Historical data may also consitute a precious resource to help trace vector dispersion routes or simply to access specimens that can no longer be obtained (e.g. samples from an inaccessible locality). Many museums and academic institutions hold field notebooks and maintain collections that are a rich source of valuable information (e.g. collection date and locality) on insect specimens collected during scientific expeditions (Graham et al. 2004, Lister and Climate Change Research Group 2011, Suarez and Tsutsui 2004). Such data have proven useful in reconstructing the history of human or animal infectious diseases and in identifying their sources or reservoirs, in particular for mosquito-borne pathogens (e.g. West Nile virus, Suarez and Tsutsui 2004). To our knowledge, however, this task has never been undertaken for vector-borne plant diseases and historical records appear underexploited, even if they concern regions where such diseases have been endemic for tens to hundreds of years.
Cacopsylla (Thamnopsylla) pruni (Scopoli, 1763) has been known since 1998 as the vector of a bacterium, ‘Candidatus Phytoplasma prunorum’ responsible for ESFY (Carraro et al. 1998) and is currently listed as a Regulated Non-Quarantine Pest (RNQP) in Annex IV-Part D of the European Council Directive 2019/2072 (EUR-Lex 2020). This psyllid is widespread in the Western Palearctic (Ouvrard 2021) and the phytoplasma it transmits are reported in 15 of the 27 EU countries (Steffek et al. 2012). ESFY is one of the major factors limiting the production of stone fruits, most notably apricot (Prunus armeniaca L.) and Japanese plum (Prunus salicina Lindl.) in all EU stone fruit-growing areas. These areas include the three most important apricot producing countries, Spain, Italy and France, which provided 73% of the EU apricot production in 2012 according to Eurostats. In the last twenty years, great efforts have been made to characterise the biology of the ESFY vector (Peccoud et al. 2013, Peccoud et al. 2018), the life cycle of the transmission (Thébaud et al. 2009), the genetic variability of the pathogen (Danet et al. 2011, Marie-Jeanne et al. 2020) and the risk factors of the disease (Marie-Jeanne et al. 2020, Thébaud et al. 2006). However, despite these efforts and the rigorous sanitary control of fruit trees as part of the certification process, the disease continues to pose great problems to fruit growers in Europe, which raises the question of the origin of contaminations in orchards.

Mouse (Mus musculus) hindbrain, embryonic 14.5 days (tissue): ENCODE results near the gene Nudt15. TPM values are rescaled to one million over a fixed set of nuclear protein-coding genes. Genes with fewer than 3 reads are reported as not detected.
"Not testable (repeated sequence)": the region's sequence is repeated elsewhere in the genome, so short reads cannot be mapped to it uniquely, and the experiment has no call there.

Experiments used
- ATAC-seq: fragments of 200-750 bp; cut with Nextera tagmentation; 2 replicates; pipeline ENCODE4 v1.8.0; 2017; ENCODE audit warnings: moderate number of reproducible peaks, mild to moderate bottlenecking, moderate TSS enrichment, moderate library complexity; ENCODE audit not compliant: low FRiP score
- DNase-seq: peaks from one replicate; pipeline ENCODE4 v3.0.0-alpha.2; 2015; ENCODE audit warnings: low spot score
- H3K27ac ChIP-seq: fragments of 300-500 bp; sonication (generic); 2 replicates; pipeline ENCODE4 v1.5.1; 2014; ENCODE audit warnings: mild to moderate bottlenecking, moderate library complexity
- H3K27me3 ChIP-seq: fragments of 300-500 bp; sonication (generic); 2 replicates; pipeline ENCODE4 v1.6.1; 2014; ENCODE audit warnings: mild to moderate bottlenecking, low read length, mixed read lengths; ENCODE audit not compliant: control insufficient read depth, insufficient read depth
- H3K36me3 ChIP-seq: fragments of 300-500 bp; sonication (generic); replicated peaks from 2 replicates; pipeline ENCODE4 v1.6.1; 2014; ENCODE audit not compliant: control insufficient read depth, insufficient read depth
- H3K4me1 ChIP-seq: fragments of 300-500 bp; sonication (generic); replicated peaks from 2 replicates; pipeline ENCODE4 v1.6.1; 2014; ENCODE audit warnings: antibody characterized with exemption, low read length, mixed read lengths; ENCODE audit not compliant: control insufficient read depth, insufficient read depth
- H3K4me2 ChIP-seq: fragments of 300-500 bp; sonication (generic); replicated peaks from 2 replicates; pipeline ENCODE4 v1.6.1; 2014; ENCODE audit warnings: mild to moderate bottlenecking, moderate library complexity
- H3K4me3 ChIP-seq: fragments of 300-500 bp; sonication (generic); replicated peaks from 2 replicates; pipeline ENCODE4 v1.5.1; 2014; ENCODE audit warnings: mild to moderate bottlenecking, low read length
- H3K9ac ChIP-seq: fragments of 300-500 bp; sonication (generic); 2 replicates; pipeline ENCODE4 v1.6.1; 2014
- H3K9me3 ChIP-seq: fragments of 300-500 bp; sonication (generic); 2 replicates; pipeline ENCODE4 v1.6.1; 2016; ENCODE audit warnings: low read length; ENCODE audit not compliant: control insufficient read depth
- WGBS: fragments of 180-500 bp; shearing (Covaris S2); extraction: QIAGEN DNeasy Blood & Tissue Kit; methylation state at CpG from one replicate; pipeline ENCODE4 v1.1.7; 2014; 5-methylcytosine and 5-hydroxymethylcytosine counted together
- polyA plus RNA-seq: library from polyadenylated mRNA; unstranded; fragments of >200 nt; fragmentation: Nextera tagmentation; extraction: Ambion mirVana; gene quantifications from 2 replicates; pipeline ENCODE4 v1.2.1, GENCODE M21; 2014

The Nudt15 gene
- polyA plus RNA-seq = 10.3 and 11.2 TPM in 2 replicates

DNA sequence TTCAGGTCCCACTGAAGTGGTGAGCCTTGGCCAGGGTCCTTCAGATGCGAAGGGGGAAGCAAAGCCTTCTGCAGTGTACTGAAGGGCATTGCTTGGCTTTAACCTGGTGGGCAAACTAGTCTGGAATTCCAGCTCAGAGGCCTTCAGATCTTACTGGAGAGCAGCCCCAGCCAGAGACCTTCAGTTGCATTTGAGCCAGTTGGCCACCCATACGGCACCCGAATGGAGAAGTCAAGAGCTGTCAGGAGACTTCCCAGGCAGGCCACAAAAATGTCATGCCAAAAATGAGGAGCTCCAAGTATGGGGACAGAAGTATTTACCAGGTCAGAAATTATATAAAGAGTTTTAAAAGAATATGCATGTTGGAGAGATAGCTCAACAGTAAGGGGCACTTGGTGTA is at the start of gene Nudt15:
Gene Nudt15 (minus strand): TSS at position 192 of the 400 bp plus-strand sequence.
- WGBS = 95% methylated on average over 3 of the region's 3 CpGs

In their review, Steffek et al. (2012) pointed out important uncertainties that could undermine the management of ESFY. The rate of psyllid dispersal at various scales (i.e. a growing region, country, Europe or even larger), by natural means or human transportation and the risk of introduction and establishment in new countries were two of the essential issues that remained unresolved. The presence of the vector in several countries from the southernmost part of Europe (Portugal, southern Spain, Greece etc.) which can be directly impacted by ESFY, as well as neighbouring countries, remains undetermined. At the time of the Steffek et al. (2012) review, preliminary studies had shown that C. pruni was composed of two genetic groups, then called "biotypes" (Sauvion et al. 2007, Sauvion et al. 2009). However, no detailed data were available on the European distribution of these two biotypes, which were analysed jointly in the Steffek et al. review.
Establishing the geographic distribution of C. pruni and possibly for each biotype, was therefore a priority. To this end, we developed molecular markers to easily identify the C. pruni biotypes (Peccoud et al. 2013), which allowed us to establish their species status (Peccoud et al. 2018). Numerous new surveys on the presence of C. pruni in several European countries have been published (e.g. Etropolska et al. 2015, Jarausch et al. 2019, Sabaté et al. 2016, Seljak 2020, Warabieda et al. 2018), sometimes with a distinction between the two species. In our own laboratory at INRAE-Montpellier, we obtained a large collection of samples through twenty years of surveys in France and other European countries (Portugal, Spain, Belgium, Switzerland, Italy etc.). Some of these samples have been used in publications, but the vast majority have not yet been released in a georeferenced format. We were also able to find unpublished and valuable information in GBIF (e.g. metadata from Natural History Museum of London). Recently, we conducted an extensive literature survey for the original sources mentioning C. pruni , as a mean of verification, but more importantly, to precisely locate the source of each specimen. This laborious work often resembled a treasure hunt with its typical pitfalls and puzzles, such as correctly translating Mongolian locality names from a text written in Russian and then georeferencing them (Fig. 1). Sparing others these obstacles was part of our motivation to make the results of this survey publicly available.